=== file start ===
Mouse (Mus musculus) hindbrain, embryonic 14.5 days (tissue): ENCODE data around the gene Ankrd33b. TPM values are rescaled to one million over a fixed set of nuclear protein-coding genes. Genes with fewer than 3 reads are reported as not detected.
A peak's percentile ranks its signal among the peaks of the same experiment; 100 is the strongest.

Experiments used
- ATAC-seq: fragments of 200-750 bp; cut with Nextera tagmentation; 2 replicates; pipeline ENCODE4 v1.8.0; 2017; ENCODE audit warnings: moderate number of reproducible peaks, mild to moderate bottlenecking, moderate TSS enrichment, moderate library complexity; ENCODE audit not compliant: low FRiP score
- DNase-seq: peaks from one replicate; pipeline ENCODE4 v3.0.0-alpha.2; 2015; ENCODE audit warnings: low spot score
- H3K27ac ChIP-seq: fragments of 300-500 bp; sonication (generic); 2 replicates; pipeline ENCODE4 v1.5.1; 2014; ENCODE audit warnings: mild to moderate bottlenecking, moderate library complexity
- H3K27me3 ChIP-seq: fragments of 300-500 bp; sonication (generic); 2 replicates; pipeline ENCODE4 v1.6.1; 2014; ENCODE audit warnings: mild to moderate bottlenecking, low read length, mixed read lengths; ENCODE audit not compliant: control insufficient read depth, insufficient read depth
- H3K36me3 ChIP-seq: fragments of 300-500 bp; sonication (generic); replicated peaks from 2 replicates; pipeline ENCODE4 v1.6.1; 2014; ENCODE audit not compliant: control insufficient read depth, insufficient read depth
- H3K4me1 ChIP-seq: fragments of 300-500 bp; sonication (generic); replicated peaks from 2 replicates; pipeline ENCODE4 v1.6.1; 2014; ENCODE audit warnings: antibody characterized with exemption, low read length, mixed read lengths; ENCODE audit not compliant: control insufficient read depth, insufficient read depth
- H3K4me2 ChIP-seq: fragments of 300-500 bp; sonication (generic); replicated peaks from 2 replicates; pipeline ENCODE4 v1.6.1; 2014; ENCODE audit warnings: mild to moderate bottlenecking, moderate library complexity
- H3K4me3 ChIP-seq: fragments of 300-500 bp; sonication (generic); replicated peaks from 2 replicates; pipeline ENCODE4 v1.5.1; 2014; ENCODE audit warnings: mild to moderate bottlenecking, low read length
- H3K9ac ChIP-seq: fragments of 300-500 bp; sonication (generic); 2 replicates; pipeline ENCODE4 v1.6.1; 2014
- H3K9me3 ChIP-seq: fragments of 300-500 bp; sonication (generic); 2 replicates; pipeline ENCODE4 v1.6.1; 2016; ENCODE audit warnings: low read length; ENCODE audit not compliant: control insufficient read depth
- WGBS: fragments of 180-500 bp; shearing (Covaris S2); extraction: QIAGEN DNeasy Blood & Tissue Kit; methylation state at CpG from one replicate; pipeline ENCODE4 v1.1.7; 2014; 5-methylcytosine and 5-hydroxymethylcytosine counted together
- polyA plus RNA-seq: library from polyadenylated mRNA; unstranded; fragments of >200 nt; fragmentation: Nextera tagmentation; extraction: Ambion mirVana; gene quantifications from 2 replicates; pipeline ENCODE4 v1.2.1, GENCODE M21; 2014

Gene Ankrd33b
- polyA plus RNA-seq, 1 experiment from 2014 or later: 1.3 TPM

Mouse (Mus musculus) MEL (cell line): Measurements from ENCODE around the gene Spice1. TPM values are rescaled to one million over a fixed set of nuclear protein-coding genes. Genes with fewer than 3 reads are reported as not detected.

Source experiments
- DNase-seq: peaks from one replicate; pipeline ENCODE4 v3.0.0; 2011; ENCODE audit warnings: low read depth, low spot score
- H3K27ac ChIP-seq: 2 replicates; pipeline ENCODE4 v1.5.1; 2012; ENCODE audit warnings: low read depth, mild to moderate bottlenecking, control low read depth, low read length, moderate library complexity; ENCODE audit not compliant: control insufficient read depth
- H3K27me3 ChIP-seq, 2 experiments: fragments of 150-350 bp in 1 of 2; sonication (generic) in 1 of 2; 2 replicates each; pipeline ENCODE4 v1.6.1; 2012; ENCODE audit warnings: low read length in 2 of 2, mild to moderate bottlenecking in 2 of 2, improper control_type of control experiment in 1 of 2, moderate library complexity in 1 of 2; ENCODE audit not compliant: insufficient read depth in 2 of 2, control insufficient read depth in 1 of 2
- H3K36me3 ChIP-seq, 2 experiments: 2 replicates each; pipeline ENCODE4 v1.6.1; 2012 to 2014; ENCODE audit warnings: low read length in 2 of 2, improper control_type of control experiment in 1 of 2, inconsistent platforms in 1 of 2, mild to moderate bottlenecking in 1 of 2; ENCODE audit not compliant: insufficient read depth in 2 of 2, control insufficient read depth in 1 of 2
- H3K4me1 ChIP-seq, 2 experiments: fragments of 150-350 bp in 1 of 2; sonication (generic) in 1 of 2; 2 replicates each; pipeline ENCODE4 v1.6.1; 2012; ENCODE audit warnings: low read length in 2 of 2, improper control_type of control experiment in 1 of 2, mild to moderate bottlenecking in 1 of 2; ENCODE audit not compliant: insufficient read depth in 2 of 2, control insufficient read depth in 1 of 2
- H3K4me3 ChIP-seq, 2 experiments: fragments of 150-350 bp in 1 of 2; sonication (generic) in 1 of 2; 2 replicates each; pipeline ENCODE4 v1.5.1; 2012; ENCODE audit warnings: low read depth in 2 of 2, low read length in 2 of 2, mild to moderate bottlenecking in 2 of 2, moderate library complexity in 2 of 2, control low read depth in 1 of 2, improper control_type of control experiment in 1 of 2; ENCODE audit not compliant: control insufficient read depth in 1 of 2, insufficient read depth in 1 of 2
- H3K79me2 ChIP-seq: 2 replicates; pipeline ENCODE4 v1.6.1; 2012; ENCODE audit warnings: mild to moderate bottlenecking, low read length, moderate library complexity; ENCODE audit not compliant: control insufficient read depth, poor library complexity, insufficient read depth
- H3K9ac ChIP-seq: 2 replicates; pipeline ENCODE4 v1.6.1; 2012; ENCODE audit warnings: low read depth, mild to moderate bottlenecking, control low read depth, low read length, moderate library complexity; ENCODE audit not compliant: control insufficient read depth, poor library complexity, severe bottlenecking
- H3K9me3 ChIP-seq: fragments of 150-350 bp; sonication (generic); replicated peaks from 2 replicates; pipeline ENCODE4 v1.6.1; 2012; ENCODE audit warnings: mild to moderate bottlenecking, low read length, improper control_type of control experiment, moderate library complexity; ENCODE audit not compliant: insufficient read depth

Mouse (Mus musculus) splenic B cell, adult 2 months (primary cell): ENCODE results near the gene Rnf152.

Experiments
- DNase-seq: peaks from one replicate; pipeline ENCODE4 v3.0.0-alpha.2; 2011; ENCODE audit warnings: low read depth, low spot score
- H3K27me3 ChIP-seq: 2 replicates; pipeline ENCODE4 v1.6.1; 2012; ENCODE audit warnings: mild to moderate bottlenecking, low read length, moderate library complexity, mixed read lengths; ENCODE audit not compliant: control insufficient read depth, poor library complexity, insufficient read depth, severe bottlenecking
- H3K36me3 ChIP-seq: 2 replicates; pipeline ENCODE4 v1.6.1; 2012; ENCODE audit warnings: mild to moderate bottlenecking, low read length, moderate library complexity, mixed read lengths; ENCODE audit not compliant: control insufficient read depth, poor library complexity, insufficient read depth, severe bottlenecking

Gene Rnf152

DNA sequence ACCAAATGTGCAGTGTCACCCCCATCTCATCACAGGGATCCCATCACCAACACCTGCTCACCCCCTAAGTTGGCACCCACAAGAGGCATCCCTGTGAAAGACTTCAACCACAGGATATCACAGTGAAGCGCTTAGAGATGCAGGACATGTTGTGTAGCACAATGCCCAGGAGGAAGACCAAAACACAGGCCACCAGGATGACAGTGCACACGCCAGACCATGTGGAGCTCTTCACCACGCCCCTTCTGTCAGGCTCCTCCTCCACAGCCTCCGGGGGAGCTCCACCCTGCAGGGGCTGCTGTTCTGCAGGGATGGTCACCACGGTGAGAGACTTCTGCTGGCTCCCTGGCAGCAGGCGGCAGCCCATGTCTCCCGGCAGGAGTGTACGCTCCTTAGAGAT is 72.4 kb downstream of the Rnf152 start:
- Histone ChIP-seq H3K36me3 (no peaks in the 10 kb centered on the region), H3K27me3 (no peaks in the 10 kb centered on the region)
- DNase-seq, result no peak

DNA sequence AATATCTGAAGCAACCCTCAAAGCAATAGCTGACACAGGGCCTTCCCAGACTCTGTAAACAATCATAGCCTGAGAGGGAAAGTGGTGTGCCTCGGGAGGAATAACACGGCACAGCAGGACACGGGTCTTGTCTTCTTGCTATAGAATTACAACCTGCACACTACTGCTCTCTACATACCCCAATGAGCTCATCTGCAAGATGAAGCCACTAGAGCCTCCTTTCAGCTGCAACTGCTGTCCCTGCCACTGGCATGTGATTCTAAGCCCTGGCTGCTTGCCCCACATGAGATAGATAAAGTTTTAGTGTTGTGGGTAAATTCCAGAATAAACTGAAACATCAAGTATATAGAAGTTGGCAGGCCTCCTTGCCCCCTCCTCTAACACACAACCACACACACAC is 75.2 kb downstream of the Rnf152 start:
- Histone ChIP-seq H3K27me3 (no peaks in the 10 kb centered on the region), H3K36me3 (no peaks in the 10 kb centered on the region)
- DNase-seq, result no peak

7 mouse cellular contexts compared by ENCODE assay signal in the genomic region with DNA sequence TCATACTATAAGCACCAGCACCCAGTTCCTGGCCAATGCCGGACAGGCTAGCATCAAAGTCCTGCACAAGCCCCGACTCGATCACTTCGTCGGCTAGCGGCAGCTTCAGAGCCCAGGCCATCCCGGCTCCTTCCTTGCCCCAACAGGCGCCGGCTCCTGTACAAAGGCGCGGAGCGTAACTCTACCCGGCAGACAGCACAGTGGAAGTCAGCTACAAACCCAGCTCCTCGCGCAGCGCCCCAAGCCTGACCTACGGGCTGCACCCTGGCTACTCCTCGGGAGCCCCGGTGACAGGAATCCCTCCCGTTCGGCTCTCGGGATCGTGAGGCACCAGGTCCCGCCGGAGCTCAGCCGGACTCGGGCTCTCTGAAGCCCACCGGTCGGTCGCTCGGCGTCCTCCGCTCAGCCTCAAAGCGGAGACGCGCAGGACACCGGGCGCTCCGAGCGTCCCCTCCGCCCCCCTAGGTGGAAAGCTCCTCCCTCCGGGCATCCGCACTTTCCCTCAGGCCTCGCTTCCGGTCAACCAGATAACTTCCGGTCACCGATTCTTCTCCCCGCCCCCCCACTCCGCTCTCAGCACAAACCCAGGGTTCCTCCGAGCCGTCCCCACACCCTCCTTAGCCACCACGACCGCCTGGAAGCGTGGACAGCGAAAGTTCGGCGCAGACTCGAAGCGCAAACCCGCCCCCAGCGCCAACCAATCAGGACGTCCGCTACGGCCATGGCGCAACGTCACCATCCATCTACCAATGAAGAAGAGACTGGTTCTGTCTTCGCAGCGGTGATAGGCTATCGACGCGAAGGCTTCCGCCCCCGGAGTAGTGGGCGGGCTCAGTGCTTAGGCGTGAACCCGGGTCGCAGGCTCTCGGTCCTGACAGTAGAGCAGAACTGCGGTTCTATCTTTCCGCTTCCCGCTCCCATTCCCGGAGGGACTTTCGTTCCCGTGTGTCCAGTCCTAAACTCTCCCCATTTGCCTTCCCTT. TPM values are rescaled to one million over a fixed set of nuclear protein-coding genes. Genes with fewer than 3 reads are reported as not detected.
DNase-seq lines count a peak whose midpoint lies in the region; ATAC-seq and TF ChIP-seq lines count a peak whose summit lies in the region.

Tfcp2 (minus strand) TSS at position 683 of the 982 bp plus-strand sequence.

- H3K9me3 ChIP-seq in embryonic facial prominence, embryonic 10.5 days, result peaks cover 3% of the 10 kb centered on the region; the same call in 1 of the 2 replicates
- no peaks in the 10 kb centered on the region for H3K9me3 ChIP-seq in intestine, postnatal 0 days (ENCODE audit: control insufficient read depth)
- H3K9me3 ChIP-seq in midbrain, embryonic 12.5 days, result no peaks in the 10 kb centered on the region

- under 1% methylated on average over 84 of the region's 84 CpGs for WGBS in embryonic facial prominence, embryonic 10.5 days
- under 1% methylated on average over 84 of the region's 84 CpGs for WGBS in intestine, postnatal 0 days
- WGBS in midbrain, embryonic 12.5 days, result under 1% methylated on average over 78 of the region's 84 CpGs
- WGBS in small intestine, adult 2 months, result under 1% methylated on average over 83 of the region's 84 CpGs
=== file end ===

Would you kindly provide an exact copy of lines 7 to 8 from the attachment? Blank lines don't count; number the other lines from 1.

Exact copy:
- H3K27me3 ChIP-seq: fragments of 300-500 bp; sonication (generic); 2 replicates; pipeline ENCODE4 v1.6.1; 2014; ENCODE audit warnings: mild to moderate bottlenecking, low read length, mixed read lengths; ENCODE audit not compliant: control insufficient read depth, insufficient read depth
- H3K36me3 ChIP-seq: fragments of 300-500 bp; sonication (generic); replicated peaks from 2 replicates; pipeline ENCODE4 v1.6.1; 2014; ENCODE audit not compliant: control insufficient read depth, insufficient read depth